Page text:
Label-Free Measurement of Cell–Electrode Cleft Gap Distance with High Spatial Resolution Surface Plasmon Microscopy
journal contributionposted on 2014-12-23, 00:00 authored by Koji Toma, Hiroshi Kano, Andreas Offenhäusser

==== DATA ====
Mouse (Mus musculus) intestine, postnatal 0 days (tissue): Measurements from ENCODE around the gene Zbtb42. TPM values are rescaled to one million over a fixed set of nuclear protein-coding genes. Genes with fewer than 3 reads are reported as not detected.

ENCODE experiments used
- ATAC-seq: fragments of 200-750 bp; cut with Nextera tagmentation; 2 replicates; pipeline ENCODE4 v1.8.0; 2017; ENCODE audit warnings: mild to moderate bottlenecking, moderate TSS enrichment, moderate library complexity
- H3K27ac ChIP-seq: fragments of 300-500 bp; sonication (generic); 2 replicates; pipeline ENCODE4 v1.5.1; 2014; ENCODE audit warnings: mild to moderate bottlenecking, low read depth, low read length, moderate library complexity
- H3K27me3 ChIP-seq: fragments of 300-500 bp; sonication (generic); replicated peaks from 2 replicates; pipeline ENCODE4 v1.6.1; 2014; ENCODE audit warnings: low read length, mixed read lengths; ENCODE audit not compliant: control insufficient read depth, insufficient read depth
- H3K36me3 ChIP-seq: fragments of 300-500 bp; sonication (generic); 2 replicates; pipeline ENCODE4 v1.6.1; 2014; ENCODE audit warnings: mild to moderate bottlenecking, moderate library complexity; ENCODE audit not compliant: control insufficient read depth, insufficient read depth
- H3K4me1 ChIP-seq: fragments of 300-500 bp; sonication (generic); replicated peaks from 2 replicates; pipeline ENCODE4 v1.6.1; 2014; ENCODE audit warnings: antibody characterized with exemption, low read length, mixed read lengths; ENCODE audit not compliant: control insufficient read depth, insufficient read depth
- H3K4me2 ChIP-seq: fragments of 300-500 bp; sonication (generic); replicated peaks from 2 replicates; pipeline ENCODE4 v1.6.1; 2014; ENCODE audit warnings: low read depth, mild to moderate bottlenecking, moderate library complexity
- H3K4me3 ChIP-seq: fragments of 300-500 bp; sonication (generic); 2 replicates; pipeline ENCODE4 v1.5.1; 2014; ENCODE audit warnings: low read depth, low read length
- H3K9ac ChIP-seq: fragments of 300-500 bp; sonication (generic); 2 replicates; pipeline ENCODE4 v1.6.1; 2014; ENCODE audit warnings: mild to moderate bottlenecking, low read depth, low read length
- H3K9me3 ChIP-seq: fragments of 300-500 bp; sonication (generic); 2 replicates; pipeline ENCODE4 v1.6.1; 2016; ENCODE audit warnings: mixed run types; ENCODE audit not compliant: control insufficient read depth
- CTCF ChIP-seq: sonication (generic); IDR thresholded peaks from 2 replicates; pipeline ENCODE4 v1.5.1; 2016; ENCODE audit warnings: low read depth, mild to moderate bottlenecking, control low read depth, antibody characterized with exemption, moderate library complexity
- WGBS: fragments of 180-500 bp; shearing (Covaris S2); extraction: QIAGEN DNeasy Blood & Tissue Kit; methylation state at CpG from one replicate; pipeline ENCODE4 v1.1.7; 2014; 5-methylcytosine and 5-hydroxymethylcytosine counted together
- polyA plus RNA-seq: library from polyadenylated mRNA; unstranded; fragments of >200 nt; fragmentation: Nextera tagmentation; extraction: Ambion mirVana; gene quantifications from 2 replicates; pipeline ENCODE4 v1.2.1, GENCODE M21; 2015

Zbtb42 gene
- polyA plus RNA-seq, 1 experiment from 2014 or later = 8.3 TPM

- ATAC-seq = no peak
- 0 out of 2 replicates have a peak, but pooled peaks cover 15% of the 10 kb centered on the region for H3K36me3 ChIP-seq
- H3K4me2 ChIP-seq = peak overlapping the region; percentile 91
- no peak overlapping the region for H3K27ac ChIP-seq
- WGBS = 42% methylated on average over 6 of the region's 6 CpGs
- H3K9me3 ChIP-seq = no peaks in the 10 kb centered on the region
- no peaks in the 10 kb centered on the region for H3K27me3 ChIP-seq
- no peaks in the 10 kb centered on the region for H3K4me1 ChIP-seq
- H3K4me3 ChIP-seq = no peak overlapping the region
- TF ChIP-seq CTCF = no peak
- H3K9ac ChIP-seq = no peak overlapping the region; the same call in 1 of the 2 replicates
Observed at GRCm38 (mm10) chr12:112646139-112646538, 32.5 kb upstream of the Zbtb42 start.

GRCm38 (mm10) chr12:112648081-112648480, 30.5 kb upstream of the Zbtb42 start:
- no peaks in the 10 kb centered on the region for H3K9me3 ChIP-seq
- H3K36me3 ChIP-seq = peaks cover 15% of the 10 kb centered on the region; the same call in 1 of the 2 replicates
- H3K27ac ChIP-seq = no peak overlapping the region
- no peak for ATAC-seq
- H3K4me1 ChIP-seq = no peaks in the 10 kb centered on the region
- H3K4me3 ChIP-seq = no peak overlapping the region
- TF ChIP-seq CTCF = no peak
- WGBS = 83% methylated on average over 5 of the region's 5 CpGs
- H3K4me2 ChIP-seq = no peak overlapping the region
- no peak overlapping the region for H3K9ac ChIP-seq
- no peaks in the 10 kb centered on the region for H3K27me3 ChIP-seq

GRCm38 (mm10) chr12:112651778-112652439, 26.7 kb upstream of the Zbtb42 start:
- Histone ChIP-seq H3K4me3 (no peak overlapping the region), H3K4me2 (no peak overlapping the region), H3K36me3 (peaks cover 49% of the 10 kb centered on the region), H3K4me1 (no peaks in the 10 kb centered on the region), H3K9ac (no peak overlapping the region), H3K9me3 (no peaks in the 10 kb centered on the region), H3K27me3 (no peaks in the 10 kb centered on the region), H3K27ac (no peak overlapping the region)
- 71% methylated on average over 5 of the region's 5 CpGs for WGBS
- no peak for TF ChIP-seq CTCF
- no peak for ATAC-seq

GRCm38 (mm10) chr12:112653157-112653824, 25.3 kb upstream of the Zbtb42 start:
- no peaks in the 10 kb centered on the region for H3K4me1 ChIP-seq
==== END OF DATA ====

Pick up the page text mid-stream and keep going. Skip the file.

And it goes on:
Understanding the interface between cells or tissues and artificial materials is of critical importance for a broad range of areas. For example, in neurotechnology, the interfaces between neurons and external devices create a link between technical and the nervous systems by stimulating or recording from neural tissue. Here, a more effective interface is required to enhance the electrical characteristics of neuronal recordings and stimulations. Up to now, the lack of a systematic characterization of cell–electrode interaction turns out to be the major bottleneck. In this work, we employed a recently developed surface plasmon microscope (SPM) to monitor in real-time the cell–metal interface and to measure in situ the gap distance of the cleft with the spatial resolution reaching to the optical diffraction limit. The SPM allowed determination of the distance of human embryonic kidney 293 cells cultured on gold surfaces coated with various peptides or proteins without any labeling. This method can dramatically simplify the interaction investigation at metal–living cell interface and should be incorporated into systematic characterization methods.